And now, part 2.
It's weird, isn't it, that all the internet tough guys idolize Rorschach? Shouldn't they be stanning The Comedian, instead? He's
mean and destructive, he's the big and tough... he's everything they want to be. Heck, even his supranym references the fact that he thinks all of society and all human aspirations are big jokes and that he is the only person who "gets" the punchline - exactly the kind of thing someone who would think it's awesome to go to a protest dressed up as the Joker would find deep and meaningful. (Can you tell he came up with it when he was a teenager?)
Comedian did return for Doomsday Clock. Yes, even though this is a sequel. And yes, even though the Comedian famously didn't make it out of the first book alive. It's a whole thing. The comic's good, you can go read it to find out what's going on. This isn't a very exciting figure, since Mattel's already made a Comedian, but it's not like this is a terrible toy or anything - just something you don't need to buy unless you're desperate to have a 7"-scale Blake Edwards. Paul Harding's sculpt is really nice, of course, but that alone won't carry the day here.
Like Matty's Comedian, this one gets the scarred head, and nothing else - again we'll point out that he should come with alternate unscarred and masked heads, but at least this one has the gray temples. His costume hasn't changed at all, though they did paint his pants gloss black and his shirt matte, so they stand out from one another.
What's not cool, however? This is another instance where they've failed to paint the face on his smiley button.
We're never going to stop banging this drum, but the smiley face is not a copyrightable element in the United States. DC Direct (who made this set) is a US company. Diamond (who distributed it) is a US company. There's no excuse for not printing his button! If you want to do a special EU edition (because Europe apparently considers it an ownable thing) then do that and leave the good/complete one to us! Eh, at least this one gets actual working holsters for his pistols and no mis-colored joints, which is more than we could say for Mattel's overly expensive hunk of ass.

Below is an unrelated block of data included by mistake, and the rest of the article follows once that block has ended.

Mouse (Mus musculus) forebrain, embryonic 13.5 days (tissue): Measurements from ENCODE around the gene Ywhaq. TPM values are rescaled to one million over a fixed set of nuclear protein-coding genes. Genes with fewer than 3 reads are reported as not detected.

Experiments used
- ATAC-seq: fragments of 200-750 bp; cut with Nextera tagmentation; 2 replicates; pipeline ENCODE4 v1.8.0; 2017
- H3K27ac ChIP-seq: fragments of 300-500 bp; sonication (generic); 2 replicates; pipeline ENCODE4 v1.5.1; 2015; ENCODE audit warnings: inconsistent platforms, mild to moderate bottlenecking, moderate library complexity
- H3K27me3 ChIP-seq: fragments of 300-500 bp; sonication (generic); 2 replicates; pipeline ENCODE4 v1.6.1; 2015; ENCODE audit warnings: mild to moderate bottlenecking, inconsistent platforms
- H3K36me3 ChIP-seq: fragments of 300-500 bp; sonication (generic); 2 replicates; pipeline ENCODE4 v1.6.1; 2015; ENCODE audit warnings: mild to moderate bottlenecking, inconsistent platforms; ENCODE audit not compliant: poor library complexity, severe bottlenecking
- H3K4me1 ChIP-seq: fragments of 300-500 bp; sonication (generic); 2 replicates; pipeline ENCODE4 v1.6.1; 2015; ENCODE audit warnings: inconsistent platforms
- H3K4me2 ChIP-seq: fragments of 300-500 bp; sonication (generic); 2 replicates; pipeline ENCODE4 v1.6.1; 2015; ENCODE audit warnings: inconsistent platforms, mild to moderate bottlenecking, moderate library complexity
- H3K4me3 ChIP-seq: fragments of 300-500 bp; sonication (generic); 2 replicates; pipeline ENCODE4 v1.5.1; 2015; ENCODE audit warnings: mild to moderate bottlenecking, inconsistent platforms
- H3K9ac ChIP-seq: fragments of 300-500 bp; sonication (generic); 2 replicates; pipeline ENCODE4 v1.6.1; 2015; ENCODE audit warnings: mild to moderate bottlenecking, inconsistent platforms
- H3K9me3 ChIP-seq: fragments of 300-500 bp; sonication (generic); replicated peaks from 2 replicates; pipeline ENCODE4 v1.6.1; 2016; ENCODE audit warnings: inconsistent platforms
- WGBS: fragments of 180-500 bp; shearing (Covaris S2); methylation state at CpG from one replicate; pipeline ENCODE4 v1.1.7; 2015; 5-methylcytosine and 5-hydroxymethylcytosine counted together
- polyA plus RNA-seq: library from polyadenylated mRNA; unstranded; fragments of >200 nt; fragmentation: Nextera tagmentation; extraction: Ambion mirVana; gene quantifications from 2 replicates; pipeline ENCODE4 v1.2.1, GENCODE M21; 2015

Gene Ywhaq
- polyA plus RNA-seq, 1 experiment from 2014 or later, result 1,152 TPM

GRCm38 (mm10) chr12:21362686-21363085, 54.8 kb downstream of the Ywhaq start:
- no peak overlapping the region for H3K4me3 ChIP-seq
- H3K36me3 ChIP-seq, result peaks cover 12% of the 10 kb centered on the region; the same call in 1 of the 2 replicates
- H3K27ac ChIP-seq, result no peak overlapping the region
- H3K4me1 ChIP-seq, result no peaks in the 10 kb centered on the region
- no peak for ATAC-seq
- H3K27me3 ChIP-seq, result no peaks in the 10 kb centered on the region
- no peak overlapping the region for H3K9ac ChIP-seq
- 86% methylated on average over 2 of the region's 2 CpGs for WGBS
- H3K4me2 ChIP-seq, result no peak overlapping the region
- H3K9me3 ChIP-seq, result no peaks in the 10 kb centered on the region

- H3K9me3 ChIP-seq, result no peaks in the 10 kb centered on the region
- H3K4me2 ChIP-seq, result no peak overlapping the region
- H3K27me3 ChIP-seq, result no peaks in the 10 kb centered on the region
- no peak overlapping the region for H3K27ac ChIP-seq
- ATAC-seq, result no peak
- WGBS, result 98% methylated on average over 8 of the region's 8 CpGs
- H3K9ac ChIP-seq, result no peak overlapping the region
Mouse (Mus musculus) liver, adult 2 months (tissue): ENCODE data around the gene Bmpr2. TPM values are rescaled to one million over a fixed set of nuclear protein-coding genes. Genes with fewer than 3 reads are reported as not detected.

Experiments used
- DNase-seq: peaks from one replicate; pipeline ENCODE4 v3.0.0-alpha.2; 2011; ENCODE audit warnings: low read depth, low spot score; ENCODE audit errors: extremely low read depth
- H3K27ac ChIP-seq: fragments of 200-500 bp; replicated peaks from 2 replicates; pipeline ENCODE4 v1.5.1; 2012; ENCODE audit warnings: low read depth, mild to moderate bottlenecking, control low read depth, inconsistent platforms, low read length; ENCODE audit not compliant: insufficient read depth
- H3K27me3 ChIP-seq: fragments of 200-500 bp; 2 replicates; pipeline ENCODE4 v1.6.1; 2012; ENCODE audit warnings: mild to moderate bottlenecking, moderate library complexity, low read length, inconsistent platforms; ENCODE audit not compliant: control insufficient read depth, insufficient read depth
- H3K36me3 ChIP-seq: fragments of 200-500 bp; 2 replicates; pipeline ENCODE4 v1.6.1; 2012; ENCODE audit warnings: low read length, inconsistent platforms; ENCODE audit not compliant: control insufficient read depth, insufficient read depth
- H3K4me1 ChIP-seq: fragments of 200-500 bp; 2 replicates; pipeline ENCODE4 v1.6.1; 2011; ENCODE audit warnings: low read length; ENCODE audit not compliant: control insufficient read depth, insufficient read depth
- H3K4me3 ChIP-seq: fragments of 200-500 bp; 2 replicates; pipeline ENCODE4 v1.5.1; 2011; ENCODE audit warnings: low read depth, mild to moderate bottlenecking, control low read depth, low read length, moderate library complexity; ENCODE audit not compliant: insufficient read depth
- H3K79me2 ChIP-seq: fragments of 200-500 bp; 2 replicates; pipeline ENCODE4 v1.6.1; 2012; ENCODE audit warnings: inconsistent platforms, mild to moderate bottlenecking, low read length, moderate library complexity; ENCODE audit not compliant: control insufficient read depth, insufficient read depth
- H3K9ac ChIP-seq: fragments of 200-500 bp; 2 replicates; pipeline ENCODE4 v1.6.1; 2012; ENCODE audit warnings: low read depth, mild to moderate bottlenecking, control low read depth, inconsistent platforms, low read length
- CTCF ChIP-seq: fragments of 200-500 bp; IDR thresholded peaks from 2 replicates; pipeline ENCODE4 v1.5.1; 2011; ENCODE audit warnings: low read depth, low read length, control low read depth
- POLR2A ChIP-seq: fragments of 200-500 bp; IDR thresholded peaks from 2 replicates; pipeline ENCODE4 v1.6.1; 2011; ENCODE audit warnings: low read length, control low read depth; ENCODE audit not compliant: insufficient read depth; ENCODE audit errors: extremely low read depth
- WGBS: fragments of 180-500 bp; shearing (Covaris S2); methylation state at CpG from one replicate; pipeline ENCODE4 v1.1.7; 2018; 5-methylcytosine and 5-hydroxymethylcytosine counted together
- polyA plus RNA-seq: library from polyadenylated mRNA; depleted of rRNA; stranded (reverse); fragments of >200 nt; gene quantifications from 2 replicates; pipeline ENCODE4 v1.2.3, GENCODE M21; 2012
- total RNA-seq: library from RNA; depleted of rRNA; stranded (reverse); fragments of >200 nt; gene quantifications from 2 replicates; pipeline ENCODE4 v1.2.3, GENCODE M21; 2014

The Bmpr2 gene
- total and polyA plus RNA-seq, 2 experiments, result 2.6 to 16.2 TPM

The Doomsday Clock figures are sold in two-packs,
because reasons. That's certainly what kept me from buying any of them before now, because I didn't care about any of the existing characters, I wanted Mime and Marionette.
Erika Mason was a shy girl who was constantly being bullied at school. Her only joy in life was spending time with her father in his puppet shop, which is where she met young Marcos Maez. Their lives were shattered when corrupt cops began shaking down both their families for bribes, and they relied on each other to survive life on the streets. Taking inspiration from their favorite puppets, they joined the growing ranks of their world's costumed criminals.
You surely know that the Watchmen characters were ersatz versions of the Charlton Comics characters DC had recently bought: Rorschach was the Question, Nite Owl was Blue Beetle, Dr. Manhattan was Captain Atom, etc. Well, while we may (rightly) give Geoff Johns crap